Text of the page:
• John Fortescue, The British Soldier and the Empire, Raleigh Lecture on History (1920), quote from page 413, Proceedings of the British Academy, vol. 9
  • Hitler was undoubtedly a genius but he lacked self-control. He recognized no limits. Otherwise the thousand-year Reich would have lasted more than twelve years.
    • Wilhelm Frick To Leon Goldensohn, March 10, 1946, from "The Nuremberg Interviews" - by Leon Goldensohn - History - 2007


  • Self-control is something for which I do not strive. Self-control means wanting to be effective at some random point in the infinite radiations of my spiritual existence.
  • There can be no self-government without self-discipline. There can be no self-government without self-control. There can be no liberty unless it is grounded in moral discipline and the ability to do what is right.
  • Whatever God gives, he “gives not the spirit of cowardliness but the spirit of power and self-control". (2 Timothy 1.7) Just as it is required of the expectant person, if his expectancy is noble and worthy of a human being, that he seeks this spirit of power and self-control, and that, just as his expectancy is laudable, he must also be one who is properly expectant, so in turn will the object of expectancy, the more glorious and precious it is, form the expectant person in its own likeness, because a person resembles what he loves with his whole soul.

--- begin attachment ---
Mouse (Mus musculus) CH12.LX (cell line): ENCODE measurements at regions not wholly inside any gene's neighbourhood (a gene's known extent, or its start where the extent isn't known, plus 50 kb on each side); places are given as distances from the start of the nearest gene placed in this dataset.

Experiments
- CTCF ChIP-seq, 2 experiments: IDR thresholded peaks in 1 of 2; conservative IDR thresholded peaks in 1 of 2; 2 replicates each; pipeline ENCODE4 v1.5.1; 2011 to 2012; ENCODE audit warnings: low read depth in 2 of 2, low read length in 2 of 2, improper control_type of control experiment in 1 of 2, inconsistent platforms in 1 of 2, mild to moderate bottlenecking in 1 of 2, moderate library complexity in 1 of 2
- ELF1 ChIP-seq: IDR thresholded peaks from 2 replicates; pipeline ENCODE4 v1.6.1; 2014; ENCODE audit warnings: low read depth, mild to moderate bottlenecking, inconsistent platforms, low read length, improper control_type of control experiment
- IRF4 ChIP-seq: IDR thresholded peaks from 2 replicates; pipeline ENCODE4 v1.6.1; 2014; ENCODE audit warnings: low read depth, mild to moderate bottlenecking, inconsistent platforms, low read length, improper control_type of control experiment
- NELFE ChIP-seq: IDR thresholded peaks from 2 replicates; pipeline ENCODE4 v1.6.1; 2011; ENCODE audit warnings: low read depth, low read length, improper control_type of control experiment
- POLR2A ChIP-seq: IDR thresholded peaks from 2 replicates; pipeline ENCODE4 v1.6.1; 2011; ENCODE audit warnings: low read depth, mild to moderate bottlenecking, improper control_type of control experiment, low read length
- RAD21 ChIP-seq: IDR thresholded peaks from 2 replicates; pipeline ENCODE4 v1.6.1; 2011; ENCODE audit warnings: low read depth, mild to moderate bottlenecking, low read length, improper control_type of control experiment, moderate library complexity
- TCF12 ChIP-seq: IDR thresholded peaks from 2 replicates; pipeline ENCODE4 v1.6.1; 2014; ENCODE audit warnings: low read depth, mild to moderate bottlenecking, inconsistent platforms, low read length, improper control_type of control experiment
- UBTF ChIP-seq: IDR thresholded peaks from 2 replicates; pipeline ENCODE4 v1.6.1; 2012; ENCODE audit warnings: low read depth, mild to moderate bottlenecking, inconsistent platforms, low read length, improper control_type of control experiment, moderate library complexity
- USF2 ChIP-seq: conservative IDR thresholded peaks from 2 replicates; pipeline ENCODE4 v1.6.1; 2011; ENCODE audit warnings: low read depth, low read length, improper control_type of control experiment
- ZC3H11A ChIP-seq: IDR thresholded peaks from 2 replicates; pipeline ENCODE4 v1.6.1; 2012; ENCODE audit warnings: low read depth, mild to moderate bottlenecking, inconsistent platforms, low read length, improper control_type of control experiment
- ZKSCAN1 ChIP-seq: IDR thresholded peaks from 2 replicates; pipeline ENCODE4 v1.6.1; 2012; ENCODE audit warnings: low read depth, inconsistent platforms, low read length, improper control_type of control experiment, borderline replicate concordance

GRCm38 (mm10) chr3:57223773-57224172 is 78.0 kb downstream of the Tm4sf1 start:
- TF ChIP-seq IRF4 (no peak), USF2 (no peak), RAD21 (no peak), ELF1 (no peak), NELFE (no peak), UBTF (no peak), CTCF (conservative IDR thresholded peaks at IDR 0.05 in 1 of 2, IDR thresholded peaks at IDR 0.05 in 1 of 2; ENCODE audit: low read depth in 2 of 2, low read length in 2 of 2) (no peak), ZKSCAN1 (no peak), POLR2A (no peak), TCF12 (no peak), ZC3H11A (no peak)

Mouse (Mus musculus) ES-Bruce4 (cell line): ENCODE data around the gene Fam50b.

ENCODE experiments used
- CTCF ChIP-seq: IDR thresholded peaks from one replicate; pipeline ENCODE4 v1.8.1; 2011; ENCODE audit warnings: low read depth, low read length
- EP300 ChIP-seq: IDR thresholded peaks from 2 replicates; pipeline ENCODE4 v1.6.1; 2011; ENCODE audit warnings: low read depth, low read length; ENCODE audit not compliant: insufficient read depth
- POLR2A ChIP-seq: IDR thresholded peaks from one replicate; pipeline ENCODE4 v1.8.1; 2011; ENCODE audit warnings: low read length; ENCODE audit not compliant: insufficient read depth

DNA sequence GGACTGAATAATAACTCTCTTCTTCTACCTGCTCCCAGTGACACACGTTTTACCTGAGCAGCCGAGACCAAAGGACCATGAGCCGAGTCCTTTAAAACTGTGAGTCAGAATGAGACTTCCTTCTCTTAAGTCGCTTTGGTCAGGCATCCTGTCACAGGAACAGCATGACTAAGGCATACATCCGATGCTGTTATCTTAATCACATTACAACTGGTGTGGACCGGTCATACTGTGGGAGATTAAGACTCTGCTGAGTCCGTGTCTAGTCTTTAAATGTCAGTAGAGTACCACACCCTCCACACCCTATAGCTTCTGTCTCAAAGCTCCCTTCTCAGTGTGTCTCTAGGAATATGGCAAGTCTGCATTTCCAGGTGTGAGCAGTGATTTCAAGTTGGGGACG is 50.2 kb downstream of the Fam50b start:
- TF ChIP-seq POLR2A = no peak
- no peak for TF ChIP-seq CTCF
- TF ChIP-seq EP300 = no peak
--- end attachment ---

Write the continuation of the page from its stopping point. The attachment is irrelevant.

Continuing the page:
• The only abuse of drugs is the control of drugs by other people. ...The only control is self-control.



  • Trees continue to vegetate, and so do live on beasts and birds; he alone lives whose mind lives not in consequence of taking on a variety of forms. All holy writ is so much burden to him who has not acquired self-control, the body is so much burden to him who knows only the anatman (no-self.)
    • Yogi Ramacharaka (1907/2007), The spirit of the Upanishads, Cosmo Classics, New York, p. 23


  • When one intends to move or when one intends to speak, one should first examine one’s own mind and then act appropriately with composure. When one sees one’s mind to be attached or repulsed, then one should neither act nor speak, but remain still like a piece of wood. When my mind is haughty, sarcastic, full of conceit and arrogance, ridiculing, evasive and deceitful, when it is inclined to boast, or when it is contemptuous of others, abusive, and irritable, then I should remain still like a piece of wood. When my mind is averse to the interests of others and seeks my own self-interest, or when it wishes to speak out of a desire for an audience, then I will remain still like a piece of wood. When it is impatient, indolent, timid, impudent, garrulous, or biased in my own favor, then I will remain still like a piece of wood.
    • Santideva, A Guide to the Bodhisattva Way of Life, V. Wallace and B. Wallace, trans. (1997), § 5.47
  • It is not worth asking how to define consciousness, how to explain it, how it evolved, what its function is, etc., because there's no one thing for which all the answers would be the same. Instead, we have many sub-capabilities, for which the answers are different: e.g., different kinds of perception, learning, knowledge, attention control, self-monitoring, self-control, etc.


  • Are you polluting the world or cleaning up the mess? You are responsible for your inner space; nobody else is... p. 53